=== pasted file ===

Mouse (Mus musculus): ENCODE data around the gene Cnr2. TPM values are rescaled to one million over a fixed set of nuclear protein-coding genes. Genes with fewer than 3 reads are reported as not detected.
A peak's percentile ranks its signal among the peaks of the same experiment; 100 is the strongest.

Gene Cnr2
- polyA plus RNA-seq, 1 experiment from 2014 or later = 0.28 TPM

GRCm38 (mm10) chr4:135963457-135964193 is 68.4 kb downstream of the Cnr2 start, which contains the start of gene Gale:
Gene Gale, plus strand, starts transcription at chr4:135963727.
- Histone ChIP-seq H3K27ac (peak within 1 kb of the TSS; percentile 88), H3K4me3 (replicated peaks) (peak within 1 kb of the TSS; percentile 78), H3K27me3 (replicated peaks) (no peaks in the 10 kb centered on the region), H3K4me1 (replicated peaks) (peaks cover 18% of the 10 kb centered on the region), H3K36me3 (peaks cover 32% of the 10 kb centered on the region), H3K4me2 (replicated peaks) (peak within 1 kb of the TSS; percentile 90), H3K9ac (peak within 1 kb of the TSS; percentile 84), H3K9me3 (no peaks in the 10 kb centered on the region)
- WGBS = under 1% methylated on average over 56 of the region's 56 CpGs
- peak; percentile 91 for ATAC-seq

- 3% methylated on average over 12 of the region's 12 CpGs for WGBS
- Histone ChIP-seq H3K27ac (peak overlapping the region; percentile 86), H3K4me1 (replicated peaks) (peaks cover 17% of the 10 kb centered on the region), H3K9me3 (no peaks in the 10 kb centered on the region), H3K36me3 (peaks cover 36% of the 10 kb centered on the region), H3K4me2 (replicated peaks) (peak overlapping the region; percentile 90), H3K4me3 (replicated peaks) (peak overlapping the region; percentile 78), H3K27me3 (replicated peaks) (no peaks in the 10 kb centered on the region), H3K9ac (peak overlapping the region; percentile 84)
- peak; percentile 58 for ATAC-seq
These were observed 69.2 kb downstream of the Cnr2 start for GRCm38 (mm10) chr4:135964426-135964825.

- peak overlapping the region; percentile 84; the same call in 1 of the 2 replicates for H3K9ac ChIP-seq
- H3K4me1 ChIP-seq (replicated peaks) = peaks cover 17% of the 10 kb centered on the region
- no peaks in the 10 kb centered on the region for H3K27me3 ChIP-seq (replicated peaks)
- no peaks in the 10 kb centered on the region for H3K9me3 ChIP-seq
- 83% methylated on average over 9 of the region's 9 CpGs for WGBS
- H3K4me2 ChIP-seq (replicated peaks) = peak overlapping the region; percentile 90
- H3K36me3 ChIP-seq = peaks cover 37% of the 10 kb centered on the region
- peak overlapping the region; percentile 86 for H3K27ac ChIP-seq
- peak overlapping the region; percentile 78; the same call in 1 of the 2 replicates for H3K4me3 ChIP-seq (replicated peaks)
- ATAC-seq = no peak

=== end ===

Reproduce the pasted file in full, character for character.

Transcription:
Mouse (Mus musculus): ENCODE data around the gene Cnr2. TPM values are rescaled to one million over a fixed set of nuclear protein-coding genes. Genes with fewer than 3 reads are reported as not detected.
A peak's percentile ranks its signal among the peaks of the same experiment; 100 is the strongest.

Gene Cnr2
- polyA plus RNA-seq, 1 experiment from 2014 or later = 0.28 TPM

GRCm38 (mm10) chr4:135963457-135964193 is 68.4 kb downstream of the Cnr2 start, which contains the start of gene Gale:
Gene Gale, plus strand, starts transcription at chr4:135963727.
- Histone ChIP-seq H3K27ac (peak within 1 kb of the TSS; percentile 88), H3K4me3 (replicated peaks) (peak within 1 kb of the TSS; percentile 78), H3K27me3 (replicated peaks) (no peaks in the 10 kb centered on the region), H3K4me1 (replicated peaks) (peaks cover 18% of the 10 kb centered on the region), H3K36me3 (peaks cover 32% of the 10 kb centered on the region), H3K4me2 (replicated peaks) (peak within 1 kb of the TSS; percentile 90), H3K9ac (peak within 1 kb of the TSS; percentile 84), H3K9me3 (no peaks in the 10 kb centered on the region)
- WGBS = under 1% methylated on average over 56 of the region's 56 CpGs
- peak; percentile 91 for ATAC-seq

- 3% methylated on average over 12 of the region's 12 CpGs for WGBS
- Histone ChIP-seq H3K27ac (peak overlapping the region; percentile 86), H3K4me1 (replicated peaks) (peaks cover 17% of the 10 kb centered on the region), H3K9me3 (no peaks in the 10 kb centered on the region), H3K36me3 (peaks cover 36% of the 10 kb centered on the region), H3K4me2 (replicated peaks) (peak overlapping the region; percentile 90), H3K4me3 (replicated peaks) (peak overlapping the region; percentile 78), H3K27me3 (replicated peaks) (no peaks in the 10 kb centered on the region), H3K9ac (peak overlapping the region; percentile 84)
- peak; percentile 58 for ATAC-seq
These were observed 69.2 kb downstream of the Cnr2 start for GRCm38 (mm10) chr4:135964426-135964825.

- peak overlapping the region; percentile 84; the same call in 1 of the 2 replicates for H3K9ac ChIP-seq
- H3K4me1 ChIP-seq (replicated peaks) = peaks cover 17% of the 10 kb centered on the region
- no peaks in the 10 kb centered on the region for H3K27me3 ChIP-seq (replicated peaks)
- no peaks in the 10 kb centered on the region for H3K9me3 ChIP-seq
- 83% methylated on average over 9 of the region's 9 CpGs for WGBS
- H3K4me2 ChIP-seq (replicated peaks) = peak overlapping the region; percentile 90
- H3K36me3 ChIP-seq = peaks cover 37% of the 10 kb centered on the region
- peak overlapping the region; percentile 86 for H3K27ac ChIP-seq
- peak overlapping the region; percentile 78; the same call in 1 of the 2 replicates for H3K4me3 ChIP-seq (replicated peaks)
- ATAC-seq = no peak